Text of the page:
What are benzodiazepines?
In the 1950s, chemists searching for drugs to reduce anxiety came up with benzodiazepines. The best known of these is Valium (diazepam). All have a calming effect, without much drowsiness. Benzodiazepines inhibit the activity of neurons in the brain, especially in the parts that deal with emotions. Like barbiturates, they work by increasing the activity of a naturally occurring neurotransmitter, gamma-aminobutyric acid (GABA).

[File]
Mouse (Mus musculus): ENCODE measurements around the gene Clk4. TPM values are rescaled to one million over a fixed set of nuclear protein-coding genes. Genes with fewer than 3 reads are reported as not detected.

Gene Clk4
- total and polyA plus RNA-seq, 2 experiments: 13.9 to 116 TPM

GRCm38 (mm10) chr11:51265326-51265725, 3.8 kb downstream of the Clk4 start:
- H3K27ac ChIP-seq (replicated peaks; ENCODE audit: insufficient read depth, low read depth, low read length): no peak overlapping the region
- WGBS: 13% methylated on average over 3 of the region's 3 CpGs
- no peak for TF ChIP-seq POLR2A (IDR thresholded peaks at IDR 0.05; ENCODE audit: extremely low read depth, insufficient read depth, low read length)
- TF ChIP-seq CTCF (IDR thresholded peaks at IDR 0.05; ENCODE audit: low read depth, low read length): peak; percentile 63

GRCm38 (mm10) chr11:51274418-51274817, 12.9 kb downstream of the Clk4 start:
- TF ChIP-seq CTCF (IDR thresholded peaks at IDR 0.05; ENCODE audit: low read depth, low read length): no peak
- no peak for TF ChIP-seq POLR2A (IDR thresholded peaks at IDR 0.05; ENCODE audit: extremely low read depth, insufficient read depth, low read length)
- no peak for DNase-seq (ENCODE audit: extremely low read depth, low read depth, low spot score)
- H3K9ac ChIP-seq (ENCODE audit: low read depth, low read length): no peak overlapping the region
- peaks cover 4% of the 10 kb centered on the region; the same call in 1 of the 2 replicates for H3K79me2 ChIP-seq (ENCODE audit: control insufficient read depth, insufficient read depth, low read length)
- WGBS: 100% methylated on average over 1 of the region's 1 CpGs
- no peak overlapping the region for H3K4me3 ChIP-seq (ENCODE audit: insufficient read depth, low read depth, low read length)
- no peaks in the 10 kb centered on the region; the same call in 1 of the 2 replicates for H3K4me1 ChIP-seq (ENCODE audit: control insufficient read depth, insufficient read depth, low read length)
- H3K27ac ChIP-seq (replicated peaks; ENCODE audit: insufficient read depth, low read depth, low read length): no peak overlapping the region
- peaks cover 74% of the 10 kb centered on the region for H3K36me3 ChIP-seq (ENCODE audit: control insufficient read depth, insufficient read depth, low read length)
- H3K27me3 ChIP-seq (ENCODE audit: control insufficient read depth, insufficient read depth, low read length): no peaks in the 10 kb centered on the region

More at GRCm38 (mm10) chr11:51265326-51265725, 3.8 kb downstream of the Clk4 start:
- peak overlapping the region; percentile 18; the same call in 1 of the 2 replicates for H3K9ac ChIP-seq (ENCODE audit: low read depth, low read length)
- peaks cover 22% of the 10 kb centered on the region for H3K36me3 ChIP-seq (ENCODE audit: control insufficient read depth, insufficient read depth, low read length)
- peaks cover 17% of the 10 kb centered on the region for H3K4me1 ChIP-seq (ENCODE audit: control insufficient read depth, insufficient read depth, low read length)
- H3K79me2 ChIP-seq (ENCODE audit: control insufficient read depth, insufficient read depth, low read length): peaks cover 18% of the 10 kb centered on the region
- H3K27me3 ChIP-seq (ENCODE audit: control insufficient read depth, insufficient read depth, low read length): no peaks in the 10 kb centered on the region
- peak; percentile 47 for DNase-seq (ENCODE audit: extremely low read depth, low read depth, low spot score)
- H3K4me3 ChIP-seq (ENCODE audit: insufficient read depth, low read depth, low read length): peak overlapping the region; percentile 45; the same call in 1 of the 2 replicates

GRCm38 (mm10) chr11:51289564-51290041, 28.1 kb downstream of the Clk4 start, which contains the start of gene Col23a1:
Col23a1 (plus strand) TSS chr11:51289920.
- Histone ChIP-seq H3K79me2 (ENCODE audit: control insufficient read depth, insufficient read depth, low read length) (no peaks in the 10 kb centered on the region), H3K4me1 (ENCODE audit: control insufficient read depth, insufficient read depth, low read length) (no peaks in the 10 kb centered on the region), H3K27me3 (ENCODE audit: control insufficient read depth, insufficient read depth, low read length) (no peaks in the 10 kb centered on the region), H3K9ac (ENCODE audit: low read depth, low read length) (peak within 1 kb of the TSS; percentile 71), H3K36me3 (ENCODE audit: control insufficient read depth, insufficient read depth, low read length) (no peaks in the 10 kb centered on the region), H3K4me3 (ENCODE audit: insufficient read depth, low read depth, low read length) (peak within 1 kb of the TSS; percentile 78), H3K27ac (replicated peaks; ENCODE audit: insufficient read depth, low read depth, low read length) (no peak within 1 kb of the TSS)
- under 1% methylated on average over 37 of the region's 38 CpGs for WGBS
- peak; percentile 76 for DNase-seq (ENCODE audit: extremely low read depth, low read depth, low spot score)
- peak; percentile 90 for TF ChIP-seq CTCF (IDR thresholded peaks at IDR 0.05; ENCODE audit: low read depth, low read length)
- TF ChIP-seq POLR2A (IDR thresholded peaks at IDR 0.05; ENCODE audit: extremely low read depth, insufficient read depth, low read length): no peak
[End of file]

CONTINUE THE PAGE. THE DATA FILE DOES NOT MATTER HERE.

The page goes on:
How are benzodiazepines used?
In 1975 Valium was the world's bestselling drug – 15% of Americans were taking it. Most doctors have now stopped prescribing benzodiazepines for long-term use because of worries that they might cause addiction. Benzodiazepines are still widely used to treat anxiety attacks, to help people who have difficulty sleeping and to calm people before a general anaesthetic or dental treatment.